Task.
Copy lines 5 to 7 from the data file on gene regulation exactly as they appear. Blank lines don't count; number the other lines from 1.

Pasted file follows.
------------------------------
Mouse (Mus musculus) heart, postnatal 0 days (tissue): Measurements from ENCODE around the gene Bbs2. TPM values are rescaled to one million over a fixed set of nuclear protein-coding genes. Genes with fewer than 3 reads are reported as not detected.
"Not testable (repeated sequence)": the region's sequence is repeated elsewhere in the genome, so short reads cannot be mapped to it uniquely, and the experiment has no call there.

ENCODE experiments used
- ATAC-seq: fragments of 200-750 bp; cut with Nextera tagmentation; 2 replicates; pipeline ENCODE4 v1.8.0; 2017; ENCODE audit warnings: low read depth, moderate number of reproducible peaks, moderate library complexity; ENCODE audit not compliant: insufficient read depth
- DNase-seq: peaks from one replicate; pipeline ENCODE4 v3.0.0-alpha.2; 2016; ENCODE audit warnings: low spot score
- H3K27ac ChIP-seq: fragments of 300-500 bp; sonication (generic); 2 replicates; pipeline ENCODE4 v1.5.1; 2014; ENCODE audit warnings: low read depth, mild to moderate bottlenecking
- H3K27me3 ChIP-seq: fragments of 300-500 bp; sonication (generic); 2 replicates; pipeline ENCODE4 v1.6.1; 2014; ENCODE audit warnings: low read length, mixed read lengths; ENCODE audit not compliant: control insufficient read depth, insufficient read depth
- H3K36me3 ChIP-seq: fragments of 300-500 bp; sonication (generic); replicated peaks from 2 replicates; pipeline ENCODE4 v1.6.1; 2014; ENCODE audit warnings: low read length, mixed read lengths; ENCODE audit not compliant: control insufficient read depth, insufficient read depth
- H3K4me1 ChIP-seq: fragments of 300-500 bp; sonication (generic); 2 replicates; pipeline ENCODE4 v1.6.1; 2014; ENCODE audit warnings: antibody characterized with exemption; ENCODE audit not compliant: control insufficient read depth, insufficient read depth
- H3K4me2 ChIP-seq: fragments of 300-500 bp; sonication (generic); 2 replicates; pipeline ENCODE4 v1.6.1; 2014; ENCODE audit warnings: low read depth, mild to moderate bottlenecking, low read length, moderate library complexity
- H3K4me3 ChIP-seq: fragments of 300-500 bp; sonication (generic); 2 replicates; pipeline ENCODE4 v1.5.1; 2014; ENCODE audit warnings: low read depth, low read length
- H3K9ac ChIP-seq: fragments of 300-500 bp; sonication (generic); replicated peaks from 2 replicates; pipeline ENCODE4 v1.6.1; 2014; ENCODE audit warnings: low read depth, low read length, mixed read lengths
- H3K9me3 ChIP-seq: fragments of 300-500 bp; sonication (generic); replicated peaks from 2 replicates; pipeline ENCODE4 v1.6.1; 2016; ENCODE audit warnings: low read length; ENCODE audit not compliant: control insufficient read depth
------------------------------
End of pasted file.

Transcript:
- DNase-seq: peaks from one replicate; pipeline ENCODE4 v3.0.0-alpha.2; 2016; ENCODE audit warnings: low spot score
- H3K27ac ChIP-seq: fragments of 300-500 bp; sonication (generic); 2 replicates; pipeline ENCODE4 v1.5.1; 2014; ENCODE audit warnings: low read depth, mild to moderate bottlenecking
- H3K27me3 ChIP-seq: fragments of 300-500 bp; sonication (generic); 2 replicates; pipeline ENCODE4 v1.6.1; 2014; ENCODE audit warnings: low read length, mixed read lengths; ENCODE audit not compliant: control insufficient read depth, insufficient read depth